images2VG97WDJThe owner of the house is Edward Rochester, a sort of Byronic hero, a mysterious, seductive, arrogant, passionate, handsome man who eventually falls in love with our plain Jane and proposes her marriage. He just forgot to mention that he was already married. It happens. His wife Bertha had gone mad shortly after the marriage, and lived in secret part of the house in the custody of a lady. Every now and then, she managed to escape the surveillance and she walked in night – veeeery Gothic indeed – spying the inhabitants of the house or trying to set  Mr Rochester’ s room  on fire, which she did. Shocked and humbled, Jane runs away penniless and is helped by a family, the Rivers, who eventually she discovers to be her cousins, and inherits a small fortune from an uncle. One night she has the impression of hearing Mr Rochester’s voice calling for her. She returns to Thornfield and finds the house burned down – it was Bertha’s doing – and Rochester blind and lame. He still loves her and now she accepts to marry him.

pictures-of-cinderella-8312Certainly our heroine doesn’t  belong to the typical prototype of Cinderella, that is I am beautiful and virtuous, therefore I deserve a prince and an easy life.  But, according to Angela Frenda : “Jane is a girl who has used no shortcuts, many of us see in her a metaphor of how life should be lived (by women, above all)”. Jane, in fact, is the kind of woman who obstinately and strenuously fights alone to reach her goal in a hostile, sometimes cruel world. Yet she accepts no compromises, she doesn’t want to use the charms and tricks, typical of the female world, but just hard work, sensibility, love and above all dignity. When Jane finds our about Mr Rochester’s wife, for example, she refuses to become his lover and leaves Thornfield without accepting any help from him.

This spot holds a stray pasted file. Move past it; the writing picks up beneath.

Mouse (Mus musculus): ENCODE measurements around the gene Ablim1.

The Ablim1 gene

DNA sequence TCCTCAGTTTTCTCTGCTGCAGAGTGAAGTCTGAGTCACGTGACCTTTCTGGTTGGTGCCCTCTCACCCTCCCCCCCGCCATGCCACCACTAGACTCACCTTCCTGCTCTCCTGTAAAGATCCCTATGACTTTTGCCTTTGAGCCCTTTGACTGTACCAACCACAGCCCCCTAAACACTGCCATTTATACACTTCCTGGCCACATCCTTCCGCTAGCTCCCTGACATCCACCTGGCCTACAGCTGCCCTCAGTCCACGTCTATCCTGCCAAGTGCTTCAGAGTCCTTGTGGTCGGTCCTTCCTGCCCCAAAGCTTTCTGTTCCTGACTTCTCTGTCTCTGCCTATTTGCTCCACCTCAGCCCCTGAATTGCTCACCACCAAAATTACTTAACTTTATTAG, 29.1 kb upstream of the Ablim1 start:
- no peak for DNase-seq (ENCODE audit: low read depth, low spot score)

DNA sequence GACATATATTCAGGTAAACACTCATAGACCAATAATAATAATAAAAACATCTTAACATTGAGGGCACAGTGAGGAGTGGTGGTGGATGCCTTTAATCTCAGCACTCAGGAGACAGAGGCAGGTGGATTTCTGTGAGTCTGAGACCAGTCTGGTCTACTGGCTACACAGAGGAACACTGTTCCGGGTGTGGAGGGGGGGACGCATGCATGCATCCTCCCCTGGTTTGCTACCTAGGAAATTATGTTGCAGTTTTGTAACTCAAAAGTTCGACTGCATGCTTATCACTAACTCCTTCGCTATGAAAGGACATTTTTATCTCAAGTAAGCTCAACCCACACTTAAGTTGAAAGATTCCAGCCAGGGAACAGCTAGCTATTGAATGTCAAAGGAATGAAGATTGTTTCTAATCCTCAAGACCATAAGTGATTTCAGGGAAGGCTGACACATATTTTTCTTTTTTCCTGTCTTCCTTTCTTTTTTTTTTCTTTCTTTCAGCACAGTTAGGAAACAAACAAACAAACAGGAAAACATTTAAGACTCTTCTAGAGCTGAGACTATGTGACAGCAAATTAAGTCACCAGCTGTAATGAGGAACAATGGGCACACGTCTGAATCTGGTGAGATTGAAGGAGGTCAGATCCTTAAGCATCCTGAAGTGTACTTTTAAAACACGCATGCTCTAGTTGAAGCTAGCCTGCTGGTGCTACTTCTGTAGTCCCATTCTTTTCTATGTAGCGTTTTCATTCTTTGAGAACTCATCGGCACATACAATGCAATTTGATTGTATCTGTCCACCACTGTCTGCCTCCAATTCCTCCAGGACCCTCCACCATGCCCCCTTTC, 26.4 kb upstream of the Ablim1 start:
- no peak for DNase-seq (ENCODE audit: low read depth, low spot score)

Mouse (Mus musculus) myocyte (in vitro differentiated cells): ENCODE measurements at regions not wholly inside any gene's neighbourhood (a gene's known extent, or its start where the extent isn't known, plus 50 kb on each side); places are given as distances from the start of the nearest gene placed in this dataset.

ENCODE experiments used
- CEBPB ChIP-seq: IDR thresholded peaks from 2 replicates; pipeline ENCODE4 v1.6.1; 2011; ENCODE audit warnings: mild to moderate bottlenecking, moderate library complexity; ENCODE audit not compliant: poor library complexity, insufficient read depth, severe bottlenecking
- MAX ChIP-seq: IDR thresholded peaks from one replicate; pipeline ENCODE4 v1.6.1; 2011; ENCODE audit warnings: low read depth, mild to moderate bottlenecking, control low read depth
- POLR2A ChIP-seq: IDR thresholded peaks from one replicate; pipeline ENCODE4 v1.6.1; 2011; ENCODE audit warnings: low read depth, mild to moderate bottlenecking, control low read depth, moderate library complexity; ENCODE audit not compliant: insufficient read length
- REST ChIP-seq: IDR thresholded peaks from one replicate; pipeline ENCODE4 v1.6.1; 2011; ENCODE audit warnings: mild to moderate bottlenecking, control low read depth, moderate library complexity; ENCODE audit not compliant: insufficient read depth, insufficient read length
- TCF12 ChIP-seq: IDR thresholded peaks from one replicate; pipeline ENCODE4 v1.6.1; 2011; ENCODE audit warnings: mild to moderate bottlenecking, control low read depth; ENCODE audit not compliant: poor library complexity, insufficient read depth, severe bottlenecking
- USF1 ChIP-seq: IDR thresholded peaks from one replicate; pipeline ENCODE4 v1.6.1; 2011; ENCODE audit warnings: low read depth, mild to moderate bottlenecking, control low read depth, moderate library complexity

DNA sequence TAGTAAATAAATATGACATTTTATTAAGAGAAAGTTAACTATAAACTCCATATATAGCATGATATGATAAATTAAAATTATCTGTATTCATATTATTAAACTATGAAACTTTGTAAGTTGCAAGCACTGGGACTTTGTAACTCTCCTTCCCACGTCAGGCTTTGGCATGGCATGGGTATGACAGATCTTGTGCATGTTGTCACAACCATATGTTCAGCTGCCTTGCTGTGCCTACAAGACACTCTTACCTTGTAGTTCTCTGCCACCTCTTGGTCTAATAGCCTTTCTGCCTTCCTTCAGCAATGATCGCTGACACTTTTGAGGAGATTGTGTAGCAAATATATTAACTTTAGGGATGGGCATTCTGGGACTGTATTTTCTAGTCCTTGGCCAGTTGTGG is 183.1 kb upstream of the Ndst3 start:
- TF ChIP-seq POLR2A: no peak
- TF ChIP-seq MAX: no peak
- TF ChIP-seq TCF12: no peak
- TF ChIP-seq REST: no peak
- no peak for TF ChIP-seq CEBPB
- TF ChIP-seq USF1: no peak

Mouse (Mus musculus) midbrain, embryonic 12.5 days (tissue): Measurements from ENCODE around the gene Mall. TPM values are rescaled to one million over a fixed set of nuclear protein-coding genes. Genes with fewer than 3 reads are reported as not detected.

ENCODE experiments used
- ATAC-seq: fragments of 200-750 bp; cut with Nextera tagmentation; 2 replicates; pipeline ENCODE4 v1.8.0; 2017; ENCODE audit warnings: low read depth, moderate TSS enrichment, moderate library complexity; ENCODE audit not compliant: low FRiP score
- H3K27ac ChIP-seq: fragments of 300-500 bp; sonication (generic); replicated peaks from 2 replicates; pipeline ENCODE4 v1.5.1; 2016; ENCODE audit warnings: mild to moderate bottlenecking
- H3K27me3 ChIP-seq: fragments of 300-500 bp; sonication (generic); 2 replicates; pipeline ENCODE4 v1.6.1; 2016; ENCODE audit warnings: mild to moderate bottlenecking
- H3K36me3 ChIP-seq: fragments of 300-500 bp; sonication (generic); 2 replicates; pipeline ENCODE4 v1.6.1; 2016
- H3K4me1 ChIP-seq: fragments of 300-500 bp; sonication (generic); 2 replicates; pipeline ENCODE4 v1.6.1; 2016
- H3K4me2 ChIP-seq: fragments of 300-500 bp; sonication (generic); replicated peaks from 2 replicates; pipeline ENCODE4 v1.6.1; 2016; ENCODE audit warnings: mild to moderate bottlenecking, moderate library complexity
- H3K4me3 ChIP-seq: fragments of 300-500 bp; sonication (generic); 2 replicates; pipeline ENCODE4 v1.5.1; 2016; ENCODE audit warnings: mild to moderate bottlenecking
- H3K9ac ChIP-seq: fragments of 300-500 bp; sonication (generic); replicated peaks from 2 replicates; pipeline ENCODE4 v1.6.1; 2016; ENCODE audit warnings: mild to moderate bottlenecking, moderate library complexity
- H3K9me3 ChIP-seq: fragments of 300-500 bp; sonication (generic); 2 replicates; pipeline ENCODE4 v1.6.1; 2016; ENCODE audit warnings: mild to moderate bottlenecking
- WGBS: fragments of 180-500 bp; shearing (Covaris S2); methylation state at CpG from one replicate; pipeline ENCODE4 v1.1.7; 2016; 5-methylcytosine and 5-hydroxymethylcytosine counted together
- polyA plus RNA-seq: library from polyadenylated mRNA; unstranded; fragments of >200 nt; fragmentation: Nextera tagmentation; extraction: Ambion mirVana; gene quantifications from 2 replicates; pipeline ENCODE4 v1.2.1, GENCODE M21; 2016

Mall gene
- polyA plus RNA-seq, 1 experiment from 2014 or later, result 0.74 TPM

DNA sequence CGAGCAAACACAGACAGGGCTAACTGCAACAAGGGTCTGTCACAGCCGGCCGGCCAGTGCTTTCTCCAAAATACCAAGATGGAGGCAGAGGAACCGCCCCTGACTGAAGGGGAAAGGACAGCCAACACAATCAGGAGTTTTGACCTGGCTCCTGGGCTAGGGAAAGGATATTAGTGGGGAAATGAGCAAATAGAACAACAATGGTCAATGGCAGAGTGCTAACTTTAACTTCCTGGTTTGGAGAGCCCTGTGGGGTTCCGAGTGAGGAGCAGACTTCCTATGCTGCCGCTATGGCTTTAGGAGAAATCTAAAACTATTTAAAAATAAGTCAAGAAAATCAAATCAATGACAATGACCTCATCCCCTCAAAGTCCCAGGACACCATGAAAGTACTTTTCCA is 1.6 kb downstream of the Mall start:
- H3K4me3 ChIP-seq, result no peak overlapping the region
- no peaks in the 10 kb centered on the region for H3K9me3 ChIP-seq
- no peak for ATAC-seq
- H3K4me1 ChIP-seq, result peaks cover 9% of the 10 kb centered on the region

imagesHVLYHC6UOk, I’m convinced: she is a saint, an example for us all, a metaphor, whatever, but there is one point I am firm: what is the reward for such immaculate perfection in the end? Mr Rochester? Love at last? Bah! We should remember that when Jane Eyre makes her homecoming at Thornfield, she is an independent, strong woman ( Charlotte Bronte had endowed her with a small fortune) while Mr Rochester is a weak man emotionally and physically shattered . She will have to nurse him for the rest of her life! If this is the reward, I’m sorry, but I’d rather be Miss Elizabeth Bennet. Even Bridget Jones would be ok.

Yorkshire dreams

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Do you ever dream queer dreams?” asks Catherine to Nelly Dean at a crucial moment of Wuthering Heights. Nelly startles and doesn’t want Cathy to proceed, because she is convinced that dreams may foreshadow some imminent catastrophe. But it won’t be that kind of dreams. The way Emily Bronte will use the dream effect on the story is innovative. In her sister’s masterpiece Jane Eyre, dreams give the novel a gothic flavour, in fact they are usually in the form of presentiments, warnings for the future or sometimes symbolize the complex representations for the events in Jane’s life. Emily will dare more, she will anticipate somehow  Freud‘s Interpretation of Dreams. Let’s try to make it in simple words: dreams for Freud are unconscious wishes. As they are not accessible to the ego, they emerge from the psyche during the sleep when conscience weaken its control. Dreams for Freud are highly symbolic. They contain both overt meanings (manifest content) as well as underlying, unconscious thoughts (latent content),this is because dreams may represent the fulfillment of a wish often unacceptable to the ego,so the latent content undergoes a transformation that doesn’t allow the super ego of “the dreamer” to recognize it, thus escaping  its censorship. Dreams are our unconscious wishes in disguise. Cathy tells Nelly that she often dreams to be in heaven. But she is unhappy there and when the angels, worn out by her desperation, send her back on the earth she wakes up “sobbing for joy”. Cathy won’t need many sessions with a psychologyst to decipher the metaphors of her dream. She knows exactly its meaning. That heaven isThrushcross Grange, the grand house where the Lintons’ live, and she, as the future Mrs Linton, will have to join them very soon. Respectability, society , money are part of that heaven but ,as Nelly jockingly will say, Cathy “is not fit to be there”,she belongs to the earth, to Wuthering Heights where Heathcliff may be beside her. In another dream she sees her image reflected in a mirror but  she doesn’t seem to recognize it. All her dreams seem to warn that she is about to do the wrong choice, a choice that will make her betray her true nature, her true self.